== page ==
A generous spray of cockroach poison and the giant threatens to spread it's wings. I feel my heart beat pick up and decide that spraying some more poison may bring this awkward confrontation to a place that the giant and I can both feel comfortable. The giant turns away from me. 

After calculating how important having ice-cream with crushed kit-kat is, I surrender and retreat from the kitchen. I assume the position of a brave warrior...with the duvet over my head. 

Thursday, 15 October 2015

Being true...

I'm staring at some work I should be doing, as a lecturer and academic, this time of the year smacks one with many tight deadlines. Realising I'm not productive is a good start to discovering the root of my staring.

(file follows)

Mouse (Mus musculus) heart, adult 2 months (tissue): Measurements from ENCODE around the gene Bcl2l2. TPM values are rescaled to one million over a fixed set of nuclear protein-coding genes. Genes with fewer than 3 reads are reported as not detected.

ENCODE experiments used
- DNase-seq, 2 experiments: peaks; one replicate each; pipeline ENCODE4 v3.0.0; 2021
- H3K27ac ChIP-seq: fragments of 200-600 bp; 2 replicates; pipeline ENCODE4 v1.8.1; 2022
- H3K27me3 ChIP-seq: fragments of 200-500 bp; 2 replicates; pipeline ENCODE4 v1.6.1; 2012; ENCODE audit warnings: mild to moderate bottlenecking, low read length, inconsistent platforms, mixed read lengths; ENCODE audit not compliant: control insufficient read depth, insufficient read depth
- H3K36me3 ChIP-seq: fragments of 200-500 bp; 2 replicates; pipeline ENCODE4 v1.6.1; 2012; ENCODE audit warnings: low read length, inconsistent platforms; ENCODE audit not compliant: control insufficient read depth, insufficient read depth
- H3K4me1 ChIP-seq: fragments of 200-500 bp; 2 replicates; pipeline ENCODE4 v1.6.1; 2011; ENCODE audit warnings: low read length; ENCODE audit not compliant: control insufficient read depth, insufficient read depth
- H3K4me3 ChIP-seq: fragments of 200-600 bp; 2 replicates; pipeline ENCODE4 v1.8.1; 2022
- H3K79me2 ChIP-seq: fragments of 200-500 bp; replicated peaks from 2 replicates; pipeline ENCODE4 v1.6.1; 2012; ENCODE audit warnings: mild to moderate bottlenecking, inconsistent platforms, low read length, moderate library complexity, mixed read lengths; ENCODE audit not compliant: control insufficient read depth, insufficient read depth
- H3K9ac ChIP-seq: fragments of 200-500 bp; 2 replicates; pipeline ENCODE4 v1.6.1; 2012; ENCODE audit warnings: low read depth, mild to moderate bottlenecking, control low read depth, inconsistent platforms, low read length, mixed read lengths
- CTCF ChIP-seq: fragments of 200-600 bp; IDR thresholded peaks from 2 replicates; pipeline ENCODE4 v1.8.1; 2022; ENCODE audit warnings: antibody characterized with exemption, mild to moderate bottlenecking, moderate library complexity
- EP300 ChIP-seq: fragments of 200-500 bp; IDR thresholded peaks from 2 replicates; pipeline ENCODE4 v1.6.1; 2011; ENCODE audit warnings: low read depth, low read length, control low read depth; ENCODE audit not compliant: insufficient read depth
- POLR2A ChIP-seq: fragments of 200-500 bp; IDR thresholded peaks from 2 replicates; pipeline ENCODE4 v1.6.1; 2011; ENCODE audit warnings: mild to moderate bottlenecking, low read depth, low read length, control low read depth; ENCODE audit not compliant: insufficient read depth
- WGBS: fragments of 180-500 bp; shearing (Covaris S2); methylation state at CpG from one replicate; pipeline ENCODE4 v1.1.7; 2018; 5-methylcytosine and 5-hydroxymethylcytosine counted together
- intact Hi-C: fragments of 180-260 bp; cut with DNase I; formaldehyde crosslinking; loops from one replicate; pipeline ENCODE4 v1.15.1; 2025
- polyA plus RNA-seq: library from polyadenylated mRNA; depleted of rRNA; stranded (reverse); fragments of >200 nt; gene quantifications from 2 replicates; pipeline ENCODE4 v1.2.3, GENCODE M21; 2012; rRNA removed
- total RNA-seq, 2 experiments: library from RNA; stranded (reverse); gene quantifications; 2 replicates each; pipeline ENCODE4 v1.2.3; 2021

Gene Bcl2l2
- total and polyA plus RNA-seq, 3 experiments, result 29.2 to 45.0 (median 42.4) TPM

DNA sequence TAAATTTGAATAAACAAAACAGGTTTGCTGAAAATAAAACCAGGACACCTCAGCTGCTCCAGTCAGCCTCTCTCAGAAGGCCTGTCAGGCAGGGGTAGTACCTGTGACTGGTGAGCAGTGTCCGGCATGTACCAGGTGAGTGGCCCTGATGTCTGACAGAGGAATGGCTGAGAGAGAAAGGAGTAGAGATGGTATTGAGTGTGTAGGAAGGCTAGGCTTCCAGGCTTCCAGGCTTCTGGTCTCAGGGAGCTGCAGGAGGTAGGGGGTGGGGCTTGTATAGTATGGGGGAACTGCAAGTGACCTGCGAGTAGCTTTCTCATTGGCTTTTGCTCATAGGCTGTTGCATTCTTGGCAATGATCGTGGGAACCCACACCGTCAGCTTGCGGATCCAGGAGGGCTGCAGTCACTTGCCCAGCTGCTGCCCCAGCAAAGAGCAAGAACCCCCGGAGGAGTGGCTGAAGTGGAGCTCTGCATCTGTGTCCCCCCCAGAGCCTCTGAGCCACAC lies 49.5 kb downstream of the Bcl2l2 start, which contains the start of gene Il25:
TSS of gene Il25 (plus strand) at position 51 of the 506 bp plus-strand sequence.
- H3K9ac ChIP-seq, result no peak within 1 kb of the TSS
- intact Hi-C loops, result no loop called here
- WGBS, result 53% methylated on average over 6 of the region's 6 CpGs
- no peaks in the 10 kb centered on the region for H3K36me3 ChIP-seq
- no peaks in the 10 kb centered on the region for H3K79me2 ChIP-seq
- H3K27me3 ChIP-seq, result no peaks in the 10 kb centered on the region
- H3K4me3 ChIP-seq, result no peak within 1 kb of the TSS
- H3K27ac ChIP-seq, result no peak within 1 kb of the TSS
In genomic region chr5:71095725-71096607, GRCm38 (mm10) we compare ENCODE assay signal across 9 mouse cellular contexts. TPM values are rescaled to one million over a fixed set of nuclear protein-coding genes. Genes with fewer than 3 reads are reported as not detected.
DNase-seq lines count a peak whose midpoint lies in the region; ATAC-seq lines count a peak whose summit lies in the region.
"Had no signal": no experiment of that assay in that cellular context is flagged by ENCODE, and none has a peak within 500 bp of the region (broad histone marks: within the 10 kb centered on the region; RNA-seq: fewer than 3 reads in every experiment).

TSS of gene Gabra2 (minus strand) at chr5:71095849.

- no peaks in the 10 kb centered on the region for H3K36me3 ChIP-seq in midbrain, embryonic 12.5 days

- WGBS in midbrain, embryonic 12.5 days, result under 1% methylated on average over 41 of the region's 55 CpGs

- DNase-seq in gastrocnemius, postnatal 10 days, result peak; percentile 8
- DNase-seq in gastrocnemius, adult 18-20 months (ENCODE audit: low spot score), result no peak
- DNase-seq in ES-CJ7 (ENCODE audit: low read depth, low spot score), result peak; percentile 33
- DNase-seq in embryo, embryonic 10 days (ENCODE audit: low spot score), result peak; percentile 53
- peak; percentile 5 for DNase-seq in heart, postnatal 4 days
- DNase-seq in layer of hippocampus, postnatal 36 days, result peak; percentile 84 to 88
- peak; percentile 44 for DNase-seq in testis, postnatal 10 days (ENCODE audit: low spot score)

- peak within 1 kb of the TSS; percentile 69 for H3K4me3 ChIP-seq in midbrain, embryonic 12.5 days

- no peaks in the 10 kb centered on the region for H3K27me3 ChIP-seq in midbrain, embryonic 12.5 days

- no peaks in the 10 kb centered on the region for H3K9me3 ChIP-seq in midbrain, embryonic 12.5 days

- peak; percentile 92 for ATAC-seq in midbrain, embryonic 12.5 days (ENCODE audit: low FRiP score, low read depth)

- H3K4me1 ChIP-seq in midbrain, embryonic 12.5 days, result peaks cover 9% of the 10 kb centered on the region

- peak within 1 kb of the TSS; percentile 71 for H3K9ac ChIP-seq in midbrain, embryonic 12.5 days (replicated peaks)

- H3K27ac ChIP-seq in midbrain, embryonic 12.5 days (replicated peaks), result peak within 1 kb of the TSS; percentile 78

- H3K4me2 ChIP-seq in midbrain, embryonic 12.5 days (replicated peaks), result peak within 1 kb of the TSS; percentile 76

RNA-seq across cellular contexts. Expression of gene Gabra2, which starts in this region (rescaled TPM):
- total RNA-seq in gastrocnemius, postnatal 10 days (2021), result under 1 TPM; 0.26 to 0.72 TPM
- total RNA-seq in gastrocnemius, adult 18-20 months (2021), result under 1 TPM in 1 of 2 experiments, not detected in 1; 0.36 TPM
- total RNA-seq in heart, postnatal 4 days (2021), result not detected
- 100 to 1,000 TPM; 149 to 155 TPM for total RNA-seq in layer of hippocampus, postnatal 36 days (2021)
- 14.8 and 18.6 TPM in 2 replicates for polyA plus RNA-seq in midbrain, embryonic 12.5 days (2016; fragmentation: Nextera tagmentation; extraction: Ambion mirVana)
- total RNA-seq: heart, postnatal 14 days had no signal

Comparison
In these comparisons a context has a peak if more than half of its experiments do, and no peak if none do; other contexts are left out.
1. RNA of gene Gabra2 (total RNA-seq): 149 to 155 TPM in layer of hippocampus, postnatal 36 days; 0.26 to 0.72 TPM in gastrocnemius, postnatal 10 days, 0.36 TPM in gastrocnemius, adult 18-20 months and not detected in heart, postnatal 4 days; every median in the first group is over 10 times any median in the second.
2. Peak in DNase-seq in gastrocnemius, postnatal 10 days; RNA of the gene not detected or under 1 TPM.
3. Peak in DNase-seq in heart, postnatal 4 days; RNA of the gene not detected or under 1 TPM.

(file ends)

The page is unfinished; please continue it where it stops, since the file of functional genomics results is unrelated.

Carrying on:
The sound of the rain hitting the chromadek carport is comforting, yet not enough to break my stare. I have recently had to brutally admit to myself that there's something missing from my world. Trying so many times to run from that which is missing because I am an independent mother of three and the world tells us that independence has many benefits. 

Over the last couple of years, I have enjoyed my independence. It has lead me to new insights about myself. I have discovered how much I enjoy cycling and in a few days time, I will be taking part in  an annual cycling event. However, cycling , my career, my masters degree, my car, my house and the many things I have - become meaningless without a partner to share them with.